Finally, the Budget would strengthen incentives for states to maintain adequate UI reserves. This would be achieved by effectively raising the tax rate for states whose UI trust funds are below a certain solvency threshold.[3]

Expansion of reemployment strategies
The Administration proposes three ways to improve workers’ attachment to the labor force through the UI system. First, the Administration builds on provisions included in the Middle Class Tax Relief and Job Creation Act of 2012 by proposing to expand work-sharing, or Short-Time Compensation (SCT), by offering incentives for states that operate the program. The incentives would be full federal payment of STC benefits for two years; implementation grants for states to put new systems into place; and 50-50 cost sharing of STC payments during periods of EB triggers thereafter. Work-sharing allows employers facing economic downturns to retain employees who, in the absence of the program, would be laid off.

Second, the Budget proposes incentives for states to allow workers to seek work-based training while receiving UI. In all states, UI recipients are required to actively search for work as a condition of receiving benefits, but some states do not allow recipients to seek work-based training as a fulfillment of this requirement. By providing incentives to states, the Budget would expand the practice of allowing workers to pursue work-based training while receiving UI benefits. The intention is to allow unemployed workers to shift to growing industries and develop career pathways that could be beneficial to both the individual worker and to the economy as a whole.

Finally, the Budget provides additional funds for reemployment services targeted directly at the laid-off workers who are most in need. The targeted workers would be the long-term unemployed, discouraged workers, and those involuntarily working part time instead of full time.  Reemployment services would also be targeted to former members of the military who are receiving unemployment benefits.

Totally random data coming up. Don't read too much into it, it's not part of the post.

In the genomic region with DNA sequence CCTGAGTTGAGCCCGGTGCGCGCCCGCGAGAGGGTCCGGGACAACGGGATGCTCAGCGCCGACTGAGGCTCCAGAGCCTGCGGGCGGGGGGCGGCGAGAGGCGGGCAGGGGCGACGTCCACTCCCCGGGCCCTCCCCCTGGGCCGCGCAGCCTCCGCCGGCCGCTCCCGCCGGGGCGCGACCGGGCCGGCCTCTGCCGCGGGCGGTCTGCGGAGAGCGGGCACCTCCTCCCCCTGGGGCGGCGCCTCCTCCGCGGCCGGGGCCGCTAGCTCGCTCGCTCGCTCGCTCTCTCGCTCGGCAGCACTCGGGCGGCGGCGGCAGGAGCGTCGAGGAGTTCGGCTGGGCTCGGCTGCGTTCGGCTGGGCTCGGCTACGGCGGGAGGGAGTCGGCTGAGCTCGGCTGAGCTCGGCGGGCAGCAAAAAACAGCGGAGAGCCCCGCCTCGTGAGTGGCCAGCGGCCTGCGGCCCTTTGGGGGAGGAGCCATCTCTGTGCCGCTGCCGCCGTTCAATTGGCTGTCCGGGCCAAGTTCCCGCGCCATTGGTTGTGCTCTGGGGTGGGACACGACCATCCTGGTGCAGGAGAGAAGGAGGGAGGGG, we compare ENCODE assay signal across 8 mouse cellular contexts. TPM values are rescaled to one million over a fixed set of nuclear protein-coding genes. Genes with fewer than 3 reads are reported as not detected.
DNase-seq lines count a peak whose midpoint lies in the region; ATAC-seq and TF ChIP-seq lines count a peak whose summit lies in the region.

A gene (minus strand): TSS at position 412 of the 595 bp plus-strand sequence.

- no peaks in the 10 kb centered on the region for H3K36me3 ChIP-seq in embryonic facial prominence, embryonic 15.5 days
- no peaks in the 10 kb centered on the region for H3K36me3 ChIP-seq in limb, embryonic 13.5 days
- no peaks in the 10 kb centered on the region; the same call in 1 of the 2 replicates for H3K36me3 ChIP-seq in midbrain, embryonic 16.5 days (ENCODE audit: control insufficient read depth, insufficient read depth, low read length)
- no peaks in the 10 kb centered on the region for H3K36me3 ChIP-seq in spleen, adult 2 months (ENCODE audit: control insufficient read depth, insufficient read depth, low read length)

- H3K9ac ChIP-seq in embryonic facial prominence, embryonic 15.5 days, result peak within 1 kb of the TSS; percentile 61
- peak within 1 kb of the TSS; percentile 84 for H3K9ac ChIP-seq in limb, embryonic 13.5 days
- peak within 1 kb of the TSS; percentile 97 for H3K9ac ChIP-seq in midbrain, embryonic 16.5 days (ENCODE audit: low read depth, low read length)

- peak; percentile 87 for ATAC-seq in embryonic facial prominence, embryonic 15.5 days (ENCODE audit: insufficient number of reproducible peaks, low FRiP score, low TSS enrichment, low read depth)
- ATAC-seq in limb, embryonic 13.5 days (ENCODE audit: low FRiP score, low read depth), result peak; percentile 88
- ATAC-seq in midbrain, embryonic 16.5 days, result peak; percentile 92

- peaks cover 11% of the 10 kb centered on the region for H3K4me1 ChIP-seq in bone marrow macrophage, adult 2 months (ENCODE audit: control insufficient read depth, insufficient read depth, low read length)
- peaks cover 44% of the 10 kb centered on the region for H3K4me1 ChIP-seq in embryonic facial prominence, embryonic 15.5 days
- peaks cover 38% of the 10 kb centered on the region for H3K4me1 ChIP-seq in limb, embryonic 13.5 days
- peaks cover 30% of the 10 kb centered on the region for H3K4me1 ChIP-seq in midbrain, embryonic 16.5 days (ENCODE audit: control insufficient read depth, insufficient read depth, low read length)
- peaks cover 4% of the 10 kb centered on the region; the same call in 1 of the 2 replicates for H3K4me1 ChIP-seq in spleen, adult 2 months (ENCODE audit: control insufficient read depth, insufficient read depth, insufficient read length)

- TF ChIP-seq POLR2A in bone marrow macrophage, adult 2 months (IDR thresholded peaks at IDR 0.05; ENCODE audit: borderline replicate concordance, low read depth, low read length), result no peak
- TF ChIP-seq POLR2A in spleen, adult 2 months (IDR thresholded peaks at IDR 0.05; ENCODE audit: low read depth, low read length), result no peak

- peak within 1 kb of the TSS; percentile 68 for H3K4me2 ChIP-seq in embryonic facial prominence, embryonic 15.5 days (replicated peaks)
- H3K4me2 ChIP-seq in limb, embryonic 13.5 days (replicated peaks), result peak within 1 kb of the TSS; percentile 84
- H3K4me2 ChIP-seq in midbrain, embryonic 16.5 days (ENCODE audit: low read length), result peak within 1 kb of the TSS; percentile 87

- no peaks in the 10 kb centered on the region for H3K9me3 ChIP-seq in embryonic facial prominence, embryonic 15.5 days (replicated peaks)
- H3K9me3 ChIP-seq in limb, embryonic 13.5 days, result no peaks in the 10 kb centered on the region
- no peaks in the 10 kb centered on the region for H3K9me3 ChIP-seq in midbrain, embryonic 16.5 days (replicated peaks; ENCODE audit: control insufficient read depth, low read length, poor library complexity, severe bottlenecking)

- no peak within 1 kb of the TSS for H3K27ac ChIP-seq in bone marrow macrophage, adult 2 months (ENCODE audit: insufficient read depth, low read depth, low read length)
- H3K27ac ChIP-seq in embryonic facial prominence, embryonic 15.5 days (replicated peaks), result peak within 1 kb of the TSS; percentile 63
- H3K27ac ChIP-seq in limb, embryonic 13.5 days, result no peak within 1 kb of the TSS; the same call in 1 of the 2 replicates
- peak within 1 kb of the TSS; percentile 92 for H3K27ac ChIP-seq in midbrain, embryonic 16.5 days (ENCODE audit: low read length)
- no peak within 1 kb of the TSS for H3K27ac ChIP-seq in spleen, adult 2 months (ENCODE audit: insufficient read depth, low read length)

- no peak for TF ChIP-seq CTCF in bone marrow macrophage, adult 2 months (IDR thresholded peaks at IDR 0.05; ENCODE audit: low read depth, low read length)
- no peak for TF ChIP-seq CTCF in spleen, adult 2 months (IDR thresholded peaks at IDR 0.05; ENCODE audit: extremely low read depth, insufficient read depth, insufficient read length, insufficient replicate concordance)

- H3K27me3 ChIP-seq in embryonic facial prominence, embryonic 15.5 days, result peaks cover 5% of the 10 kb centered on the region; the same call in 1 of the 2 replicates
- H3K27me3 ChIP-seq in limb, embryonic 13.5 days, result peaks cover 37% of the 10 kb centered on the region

Wage insurance
The most innovative UI proposal in the President’s Budget is to set up a system of wage insurance for workers who are forced by economic necessity to take a lower-paying job after being laid off. Wage insurance has been proposed by economists and policy analysts for years, but its inclusion in the President’s budget represents a high water mark for this policy approach. Under the proposal, certain workers who are laid off and who quickly find another job that pays less would be eligible for limited wage-replacement benefits and thereby face an additional incentive to finding work. Through this program, the government would pay half of the lost wages (the difference between earnings at the new job and earnings at the old job) for two years, up to a maximum of $10,000. To better target low- and middle-income workers, the system would cap the salary of the new job at $50,000, over which workers would be ineligible for this partial wage replacement.

Conclusion
These proposals offer a promising starting point for broader discussions about the future of unemployment insurance and reemployment services. The Academy looks forward to evaluating these proposals and identifying many more in its work on UI in the years to come.

 

[1] These funds were requested in previous budgets, but were never included in appropriations language.

[2] This surtax can be justified from a policy perspective because it brings the FUTA tax rate without credit reductions into parity with employers’ Federal Insurance Contributions Act (FICA) tax liability. Employers currently pay 6.2% on wages up to the FICA tax cap. Without the surtax, the FUTA tax rate is currently 6.0%; reinstating the surtax would bring the FUTA tax rate also up to 6.2%. The effective tax on employers is currently 0.6% because of a 5.4% credit reduction the federal government grants to employers in states with qualifying UI programs.

[3] Technically, it would reduce the FUTA credit for employers in states whose Average High Cost Multiple is below 0.5.

Posted on February 19, 2016  |  Write the first comment